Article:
I’m not buying it. I can recall many other instances in which Microsoft pushed out an out-of-band security update that required a reboot. I still remember the video where former MS senior security program manager (now zero-day initiative communications director) Dustin Childs talked about the decision process to “reboot Russia” — meaning that Microsoft takes the need to force reboots seriously. In short: In order to protect customers, Microsoft has always pushed out critical fixes to most Windows users, regardless of whether a Windows reboot was needed.

This time, Microsoft effectively posted patches on Monday and then told us to go get them ourselves.

Bottom line: Microsoft handled these updates poorly. At this time, the IE exploits appear to be highly targeted and narrowly applied. But the company hasn’t clearly spelled out the extent of the threat — except indirectly by making the fix relatively difficult to get.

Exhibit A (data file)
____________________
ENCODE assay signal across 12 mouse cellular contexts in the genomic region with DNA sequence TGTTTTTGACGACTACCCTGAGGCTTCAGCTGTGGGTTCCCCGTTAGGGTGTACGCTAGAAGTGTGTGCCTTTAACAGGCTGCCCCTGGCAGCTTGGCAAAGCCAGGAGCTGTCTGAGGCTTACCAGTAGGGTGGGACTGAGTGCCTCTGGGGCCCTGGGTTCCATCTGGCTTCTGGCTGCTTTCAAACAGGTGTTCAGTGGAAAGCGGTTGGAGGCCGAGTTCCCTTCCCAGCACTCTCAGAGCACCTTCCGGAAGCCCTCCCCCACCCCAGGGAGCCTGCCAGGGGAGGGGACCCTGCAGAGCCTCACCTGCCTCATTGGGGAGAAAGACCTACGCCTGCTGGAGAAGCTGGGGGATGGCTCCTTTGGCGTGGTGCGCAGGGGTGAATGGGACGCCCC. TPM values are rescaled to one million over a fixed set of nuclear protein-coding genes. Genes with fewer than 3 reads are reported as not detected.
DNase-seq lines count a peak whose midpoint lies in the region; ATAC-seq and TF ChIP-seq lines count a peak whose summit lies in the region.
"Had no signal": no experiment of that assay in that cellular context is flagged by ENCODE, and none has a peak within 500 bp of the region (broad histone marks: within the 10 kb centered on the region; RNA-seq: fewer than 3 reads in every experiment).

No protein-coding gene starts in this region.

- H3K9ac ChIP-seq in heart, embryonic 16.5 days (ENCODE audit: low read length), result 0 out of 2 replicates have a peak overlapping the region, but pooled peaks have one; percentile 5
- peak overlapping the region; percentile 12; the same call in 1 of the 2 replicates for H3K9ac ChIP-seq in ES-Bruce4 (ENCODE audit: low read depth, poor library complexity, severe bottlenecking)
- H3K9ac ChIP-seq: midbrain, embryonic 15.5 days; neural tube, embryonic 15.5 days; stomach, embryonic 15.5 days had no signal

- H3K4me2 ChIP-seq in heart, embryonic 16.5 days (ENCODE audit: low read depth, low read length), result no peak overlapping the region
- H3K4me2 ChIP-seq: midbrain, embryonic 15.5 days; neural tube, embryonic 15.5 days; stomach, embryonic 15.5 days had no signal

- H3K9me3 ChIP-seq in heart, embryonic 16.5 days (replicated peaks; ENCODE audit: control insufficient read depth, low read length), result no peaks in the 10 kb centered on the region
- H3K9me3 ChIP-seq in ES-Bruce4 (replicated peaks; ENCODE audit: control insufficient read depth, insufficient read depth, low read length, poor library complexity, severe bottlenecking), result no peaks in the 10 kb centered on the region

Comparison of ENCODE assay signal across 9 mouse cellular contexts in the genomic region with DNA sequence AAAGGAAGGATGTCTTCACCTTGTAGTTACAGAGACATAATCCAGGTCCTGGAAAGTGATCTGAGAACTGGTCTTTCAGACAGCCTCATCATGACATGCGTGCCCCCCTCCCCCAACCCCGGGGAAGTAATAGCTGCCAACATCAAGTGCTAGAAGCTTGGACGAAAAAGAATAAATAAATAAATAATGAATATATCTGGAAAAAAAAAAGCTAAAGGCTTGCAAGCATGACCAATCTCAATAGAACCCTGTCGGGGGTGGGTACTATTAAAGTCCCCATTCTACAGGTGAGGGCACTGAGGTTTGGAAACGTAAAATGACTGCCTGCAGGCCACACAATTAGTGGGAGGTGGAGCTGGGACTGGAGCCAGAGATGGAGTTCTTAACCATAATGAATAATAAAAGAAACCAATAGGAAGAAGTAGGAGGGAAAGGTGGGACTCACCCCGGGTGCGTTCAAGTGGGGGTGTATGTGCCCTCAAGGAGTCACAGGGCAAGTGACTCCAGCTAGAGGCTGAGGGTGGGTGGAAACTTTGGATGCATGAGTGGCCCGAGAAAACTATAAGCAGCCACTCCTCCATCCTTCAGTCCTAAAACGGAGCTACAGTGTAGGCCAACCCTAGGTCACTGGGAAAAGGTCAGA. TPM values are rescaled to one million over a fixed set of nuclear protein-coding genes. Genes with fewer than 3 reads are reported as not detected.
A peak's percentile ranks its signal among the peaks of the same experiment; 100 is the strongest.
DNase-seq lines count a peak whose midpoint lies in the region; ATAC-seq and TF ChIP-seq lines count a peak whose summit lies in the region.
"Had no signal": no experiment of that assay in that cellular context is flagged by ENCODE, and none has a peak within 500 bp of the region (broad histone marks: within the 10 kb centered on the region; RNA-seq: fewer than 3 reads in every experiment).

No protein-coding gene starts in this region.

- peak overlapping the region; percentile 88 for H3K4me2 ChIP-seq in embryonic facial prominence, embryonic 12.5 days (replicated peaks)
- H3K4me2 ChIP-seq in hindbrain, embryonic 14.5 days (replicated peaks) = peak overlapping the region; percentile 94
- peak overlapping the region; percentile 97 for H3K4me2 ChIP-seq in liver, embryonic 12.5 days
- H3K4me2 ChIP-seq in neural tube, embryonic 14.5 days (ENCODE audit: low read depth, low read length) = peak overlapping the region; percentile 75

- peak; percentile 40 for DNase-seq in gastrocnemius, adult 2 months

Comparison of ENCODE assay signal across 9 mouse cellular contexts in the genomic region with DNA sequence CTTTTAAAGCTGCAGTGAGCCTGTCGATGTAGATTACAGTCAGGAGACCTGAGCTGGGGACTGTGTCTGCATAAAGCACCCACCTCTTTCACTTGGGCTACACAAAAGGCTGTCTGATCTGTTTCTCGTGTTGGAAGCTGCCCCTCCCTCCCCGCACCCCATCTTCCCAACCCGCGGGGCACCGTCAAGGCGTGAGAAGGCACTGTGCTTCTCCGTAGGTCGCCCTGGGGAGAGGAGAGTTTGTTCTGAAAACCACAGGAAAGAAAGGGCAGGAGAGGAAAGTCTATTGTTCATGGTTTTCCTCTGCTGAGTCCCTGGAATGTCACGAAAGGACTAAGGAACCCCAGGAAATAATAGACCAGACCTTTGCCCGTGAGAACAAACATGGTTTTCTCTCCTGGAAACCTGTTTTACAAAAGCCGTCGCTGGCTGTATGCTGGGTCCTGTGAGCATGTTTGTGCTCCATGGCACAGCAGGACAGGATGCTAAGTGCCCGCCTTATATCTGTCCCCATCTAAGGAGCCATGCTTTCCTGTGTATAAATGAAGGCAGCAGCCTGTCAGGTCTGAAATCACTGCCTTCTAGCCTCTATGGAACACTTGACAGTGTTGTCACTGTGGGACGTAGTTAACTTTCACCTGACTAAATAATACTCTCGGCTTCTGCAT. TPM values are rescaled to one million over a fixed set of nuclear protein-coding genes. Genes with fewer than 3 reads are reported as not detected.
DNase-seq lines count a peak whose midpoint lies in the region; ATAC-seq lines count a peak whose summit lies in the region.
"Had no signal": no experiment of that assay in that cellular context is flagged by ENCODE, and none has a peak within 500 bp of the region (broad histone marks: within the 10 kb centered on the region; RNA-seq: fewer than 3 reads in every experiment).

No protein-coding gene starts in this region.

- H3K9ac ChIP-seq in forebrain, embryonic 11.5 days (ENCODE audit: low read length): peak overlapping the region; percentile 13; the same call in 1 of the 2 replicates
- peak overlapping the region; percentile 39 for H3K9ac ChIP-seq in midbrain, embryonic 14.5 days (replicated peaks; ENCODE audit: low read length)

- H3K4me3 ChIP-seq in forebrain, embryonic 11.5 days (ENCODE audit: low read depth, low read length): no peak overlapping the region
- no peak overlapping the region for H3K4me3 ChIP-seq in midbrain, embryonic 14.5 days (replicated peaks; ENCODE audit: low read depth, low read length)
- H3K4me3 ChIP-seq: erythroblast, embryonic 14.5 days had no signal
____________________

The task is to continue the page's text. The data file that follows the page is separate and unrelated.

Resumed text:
So in what might be a first — and with some concern — I’m recommending skipping the still-optional zero-day IE patches, both the standalone updates and in the preview cumulative updates. I believe it’s safer to wait and ensure that the possible side effects are fully investigated. For example, there are already reports that some users can’t install .NET Framework 3.5 after applying the IE fix. I was able to reproduce the flaw. There are also posts noting printer problems, but Microsoft claims the problem is with HP drivers — not with the update.

What is fixed: The regular September cumulative updates, along with other patches, have resolved a number of issues that cropped up in early September. For example, an MS update released August 30 for Win10 1903 did not play well with the Lenovo Vantage app on some systems. But the problem of red- or orange-tinted screens (more info) was apparently solved with a fix to the Vantage app. (Vantage is, among other things, Lenovo’s driver-updating utility.)